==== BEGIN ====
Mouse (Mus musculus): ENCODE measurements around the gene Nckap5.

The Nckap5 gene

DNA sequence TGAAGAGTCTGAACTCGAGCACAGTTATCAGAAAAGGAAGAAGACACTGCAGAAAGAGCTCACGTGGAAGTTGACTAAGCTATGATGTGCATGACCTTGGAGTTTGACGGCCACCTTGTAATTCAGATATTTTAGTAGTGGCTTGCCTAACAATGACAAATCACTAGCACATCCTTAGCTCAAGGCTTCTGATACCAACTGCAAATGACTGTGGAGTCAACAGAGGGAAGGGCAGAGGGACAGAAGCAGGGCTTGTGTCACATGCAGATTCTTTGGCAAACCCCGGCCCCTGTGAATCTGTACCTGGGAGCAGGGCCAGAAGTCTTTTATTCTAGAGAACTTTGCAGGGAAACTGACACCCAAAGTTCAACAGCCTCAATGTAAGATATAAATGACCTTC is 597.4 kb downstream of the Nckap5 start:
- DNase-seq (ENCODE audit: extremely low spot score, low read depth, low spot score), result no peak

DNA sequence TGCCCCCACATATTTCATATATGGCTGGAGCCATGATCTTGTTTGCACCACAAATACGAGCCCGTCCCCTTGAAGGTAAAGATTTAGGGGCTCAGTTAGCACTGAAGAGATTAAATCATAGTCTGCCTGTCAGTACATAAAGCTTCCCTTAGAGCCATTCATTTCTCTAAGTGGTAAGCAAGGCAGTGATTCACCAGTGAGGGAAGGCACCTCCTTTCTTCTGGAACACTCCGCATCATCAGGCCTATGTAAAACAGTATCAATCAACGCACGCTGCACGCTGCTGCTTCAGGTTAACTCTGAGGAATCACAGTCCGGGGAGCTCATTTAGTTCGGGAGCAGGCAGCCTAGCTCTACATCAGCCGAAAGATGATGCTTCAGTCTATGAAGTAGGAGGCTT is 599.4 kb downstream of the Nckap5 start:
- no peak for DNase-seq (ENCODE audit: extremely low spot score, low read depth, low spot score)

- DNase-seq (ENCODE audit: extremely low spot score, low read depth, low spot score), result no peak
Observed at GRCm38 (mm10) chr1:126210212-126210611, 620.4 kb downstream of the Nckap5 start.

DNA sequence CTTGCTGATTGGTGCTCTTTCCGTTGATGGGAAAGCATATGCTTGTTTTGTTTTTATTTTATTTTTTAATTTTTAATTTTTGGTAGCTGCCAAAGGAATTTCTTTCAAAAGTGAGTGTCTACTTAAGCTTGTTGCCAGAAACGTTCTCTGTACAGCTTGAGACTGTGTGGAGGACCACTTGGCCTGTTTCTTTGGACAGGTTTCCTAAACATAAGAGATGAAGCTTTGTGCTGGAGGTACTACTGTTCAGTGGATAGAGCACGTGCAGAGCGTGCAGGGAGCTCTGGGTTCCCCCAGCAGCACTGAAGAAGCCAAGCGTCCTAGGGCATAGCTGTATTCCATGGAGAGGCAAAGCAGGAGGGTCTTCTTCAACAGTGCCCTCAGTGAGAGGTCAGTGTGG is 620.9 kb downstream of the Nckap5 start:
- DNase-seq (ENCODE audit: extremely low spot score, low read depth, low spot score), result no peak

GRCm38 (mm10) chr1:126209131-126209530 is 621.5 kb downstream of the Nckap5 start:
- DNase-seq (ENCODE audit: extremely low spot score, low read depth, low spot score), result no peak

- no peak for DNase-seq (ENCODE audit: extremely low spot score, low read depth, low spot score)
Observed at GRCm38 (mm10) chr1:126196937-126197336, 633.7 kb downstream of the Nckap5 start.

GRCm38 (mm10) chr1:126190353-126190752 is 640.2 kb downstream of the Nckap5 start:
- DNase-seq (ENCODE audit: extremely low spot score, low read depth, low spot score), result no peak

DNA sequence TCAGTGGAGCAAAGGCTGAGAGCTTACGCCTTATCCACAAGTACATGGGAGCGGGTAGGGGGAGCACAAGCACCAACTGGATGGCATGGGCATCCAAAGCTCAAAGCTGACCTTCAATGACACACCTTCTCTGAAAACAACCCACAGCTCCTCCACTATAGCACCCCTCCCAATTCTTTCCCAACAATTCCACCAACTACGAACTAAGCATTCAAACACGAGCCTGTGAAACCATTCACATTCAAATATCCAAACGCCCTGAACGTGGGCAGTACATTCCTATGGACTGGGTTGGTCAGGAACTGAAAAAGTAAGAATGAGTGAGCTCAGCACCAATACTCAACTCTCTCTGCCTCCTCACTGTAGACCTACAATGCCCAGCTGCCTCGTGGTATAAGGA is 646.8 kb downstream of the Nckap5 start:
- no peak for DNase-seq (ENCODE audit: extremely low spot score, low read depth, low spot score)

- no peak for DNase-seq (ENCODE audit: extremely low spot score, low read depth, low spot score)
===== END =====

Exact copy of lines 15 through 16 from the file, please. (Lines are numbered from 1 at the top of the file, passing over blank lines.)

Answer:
GRCm38 (mm10) chr1:126190353-126190752 is 640.2 kb downstream of the Nckap5 start:
- DNase-seq (ENCODE audit: extremely low spot score, low read depth, low spot score), result no peak